BJC HealthCare plans work in poor communities to make St. Louisans healthier

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BJC HealthCare plans work in poor communities to make St. Louisans healthier


BJC HealthCare, the hospital system that operates Barnes-Jewish Hospital and more than a dozen others in the St. Louis region, on Wednesday unveiled a strategic plan that aims to decrease health disparities between the city’s richest and poorest residents, particularly the gap in health outcomes for Black and white people.

BJC staff will work with organizations in parts of St. Louis and north St. Louis County most affected by health inequities to help people buy homes and start businesses. They also will work to provide access to healthy food, reduce infant and maternal mortality and make schools healthier.

“I don’t want this announcement to feel congratulatory,” said Dr. Jason Purnell, BJC’s vice president of community improvement. “We’re here, and we want to work with the community to make better outcomes in reality.”

As one of the largest health care providers in the region, BJC has a responsibility to help its most vulnerable residents, he said.

Purnell is one of the authors of “For the Sake of All,” a 2014 report that outlined the stark health inequities between the region’s white and Black residents. The report found an 18-year difference in life expectancy between people in north St. Louis and those in the city’s wealthy western suburbs.

The report outlined how social, geographic and economic circumstances can directly affect how healthy or sick people are. The strategic plan is a way to address those disparities, Purnell said.

“We know that those social and economic factors are closely linked to health outcomes,” he said. “You have to address those upstream cause issues with respect to health.”

BJC will work with school districts, food banks and financial institutions to create plans to make residents healthier and figure out how to measure their success.

The health care system’s new plans include increasing doulas in clinical settings to improve Black maternal health, increasing the availability of psychiatrists, counselors and social workers in schools and increasing community’s involvement in healthy food production and distribution.

BJC will develop and support programs with the local organizations and may also offer funding. Most of the beneficiaries will be patients at BJC’s Christian Hospital in north St. Louis County, a spokeswoman said.

Some partnerships have purse strings attached. For example, the health system is giving local banks money to distribute in the form of business and home loans.

Improving financial health of communities makes sense, said Alex Fennoy, vice president of business services for St. Louis Community Credit Union, which is part of the partnership. Many people forgo medical services to pay for rent or other expenses instead.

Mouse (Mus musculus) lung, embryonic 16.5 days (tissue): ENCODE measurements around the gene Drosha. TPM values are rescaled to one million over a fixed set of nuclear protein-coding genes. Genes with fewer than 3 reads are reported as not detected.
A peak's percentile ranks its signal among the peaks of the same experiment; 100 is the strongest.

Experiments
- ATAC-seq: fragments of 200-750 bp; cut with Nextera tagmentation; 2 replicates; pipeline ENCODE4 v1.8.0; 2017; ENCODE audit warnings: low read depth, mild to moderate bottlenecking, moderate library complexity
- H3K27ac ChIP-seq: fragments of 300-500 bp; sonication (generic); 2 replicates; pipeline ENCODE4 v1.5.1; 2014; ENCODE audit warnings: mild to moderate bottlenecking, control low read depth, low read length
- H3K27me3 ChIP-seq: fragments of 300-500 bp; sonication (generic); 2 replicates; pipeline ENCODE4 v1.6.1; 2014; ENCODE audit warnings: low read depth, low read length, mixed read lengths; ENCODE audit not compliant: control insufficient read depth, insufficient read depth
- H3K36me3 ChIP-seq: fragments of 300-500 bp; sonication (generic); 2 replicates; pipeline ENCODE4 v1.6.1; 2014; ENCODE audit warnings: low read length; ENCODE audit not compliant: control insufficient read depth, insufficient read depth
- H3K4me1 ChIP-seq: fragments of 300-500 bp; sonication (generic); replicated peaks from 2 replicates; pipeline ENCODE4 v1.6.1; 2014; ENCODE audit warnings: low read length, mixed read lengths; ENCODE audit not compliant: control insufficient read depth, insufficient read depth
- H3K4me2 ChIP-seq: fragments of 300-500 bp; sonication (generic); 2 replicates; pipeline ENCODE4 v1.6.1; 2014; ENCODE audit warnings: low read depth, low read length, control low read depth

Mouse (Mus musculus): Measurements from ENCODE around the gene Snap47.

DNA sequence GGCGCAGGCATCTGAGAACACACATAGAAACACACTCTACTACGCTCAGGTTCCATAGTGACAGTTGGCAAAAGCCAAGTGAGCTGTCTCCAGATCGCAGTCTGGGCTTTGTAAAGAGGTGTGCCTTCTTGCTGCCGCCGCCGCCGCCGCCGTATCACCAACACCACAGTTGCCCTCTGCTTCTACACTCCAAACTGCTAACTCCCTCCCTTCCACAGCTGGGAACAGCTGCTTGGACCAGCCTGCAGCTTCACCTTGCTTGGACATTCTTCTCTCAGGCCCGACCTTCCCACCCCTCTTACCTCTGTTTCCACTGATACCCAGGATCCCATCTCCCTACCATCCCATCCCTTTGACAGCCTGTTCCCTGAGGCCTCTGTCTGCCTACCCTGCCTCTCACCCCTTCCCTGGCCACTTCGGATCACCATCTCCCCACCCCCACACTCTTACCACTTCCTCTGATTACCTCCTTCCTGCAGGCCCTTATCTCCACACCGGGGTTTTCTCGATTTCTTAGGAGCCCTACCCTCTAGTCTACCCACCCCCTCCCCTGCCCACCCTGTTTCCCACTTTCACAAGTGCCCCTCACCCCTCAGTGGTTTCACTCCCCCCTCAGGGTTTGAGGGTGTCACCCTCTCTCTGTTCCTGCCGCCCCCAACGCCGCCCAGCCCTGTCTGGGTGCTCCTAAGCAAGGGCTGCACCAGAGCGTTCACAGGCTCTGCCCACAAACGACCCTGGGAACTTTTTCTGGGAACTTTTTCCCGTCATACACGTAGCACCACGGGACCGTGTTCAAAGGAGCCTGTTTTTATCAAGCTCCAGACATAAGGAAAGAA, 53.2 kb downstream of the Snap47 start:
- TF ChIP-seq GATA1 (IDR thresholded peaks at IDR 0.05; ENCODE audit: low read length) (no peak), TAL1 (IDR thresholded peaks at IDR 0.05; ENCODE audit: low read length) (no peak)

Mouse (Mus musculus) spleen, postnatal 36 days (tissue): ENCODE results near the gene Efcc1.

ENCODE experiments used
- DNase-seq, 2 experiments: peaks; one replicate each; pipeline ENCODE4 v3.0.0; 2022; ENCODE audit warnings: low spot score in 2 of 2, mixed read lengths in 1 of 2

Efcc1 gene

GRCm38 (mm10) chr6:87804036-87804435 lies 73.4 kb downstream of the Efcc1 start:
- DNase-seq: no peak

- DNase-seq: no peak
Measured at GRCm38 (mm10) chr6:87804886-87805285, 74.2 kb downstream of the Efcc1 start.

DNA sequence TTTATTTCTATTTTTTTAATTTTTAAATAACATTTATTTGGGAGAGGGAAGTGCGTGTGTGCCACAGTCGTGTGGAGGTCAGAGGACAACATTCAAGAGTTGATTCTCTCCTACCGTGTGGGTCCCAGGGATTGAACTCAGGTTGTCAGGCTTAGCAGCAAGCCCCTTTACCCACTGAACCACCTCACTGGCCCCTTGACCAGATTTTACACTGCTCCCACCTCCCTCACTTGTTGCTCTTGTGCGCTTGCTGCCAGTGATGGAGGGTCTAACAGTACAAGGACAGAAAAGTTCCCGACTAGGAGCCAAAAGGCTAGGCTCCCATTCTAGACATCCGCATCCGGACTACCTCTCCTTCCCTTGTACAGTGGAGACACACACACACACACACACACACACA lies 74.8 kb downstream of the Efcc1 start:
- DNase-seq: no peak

“It is outside of the traditional box for a major health organization,” he said. “But if you really peel back the onion a bit, it gets way more clear.”

Five businesses, including a pest removal company and a funeral home, have already received a combined $2.8 million in loans through the program with BJC.

“A big driver of health outcomes is lack of financial resources,” he said. “If you don’t get finance, if you don’t have a living wage jobs, if you don’t have transportation, all those things are much more difficult. You’re fighting the cycle of survival.”

BJC also is committing to hiring and promoting more Black people who live in St. Louis and north St. Louis County in its own hospitals.

But the arrangements are more than just financial, Purnell said.

“We could have done this behind closed doors with just BJC staff, but we believe we need to be intentional about making this an inclusive process and understanding that we can’t improve community health without the community,” he said.

BJC officials made the plans with help from focus groups of community leaders and health workers who work in the targeted neighborhoods.

The support of a large organization like BJC can give a boost in awareness to smaller organizations, said Jocelyn Fundoukos, communications director of Operation Food Search, an Overland-based nonprofit that distributes free food and personal care items to local families and provides nutrition education.

The health system and the food service organization have been working together to provide healthy meals for people with diabetes at Christian Hospital.

“There’s a real opportunity when working with a large organization like BJC, Fundoukos said. “I think it’s a great opportunity to add some sort of weight to this concept of food as medicine.”

BJC also will work with My Blooming Health Lab and the North Sarah Food Hub. The plan also calls hospital officials to lobby state and federal lawmakers to reform SNAP qualification requirements and use Medicaid funding to pay doulas and school-based health services.

Follow Sarah on Twitter: @Petit_Smudge





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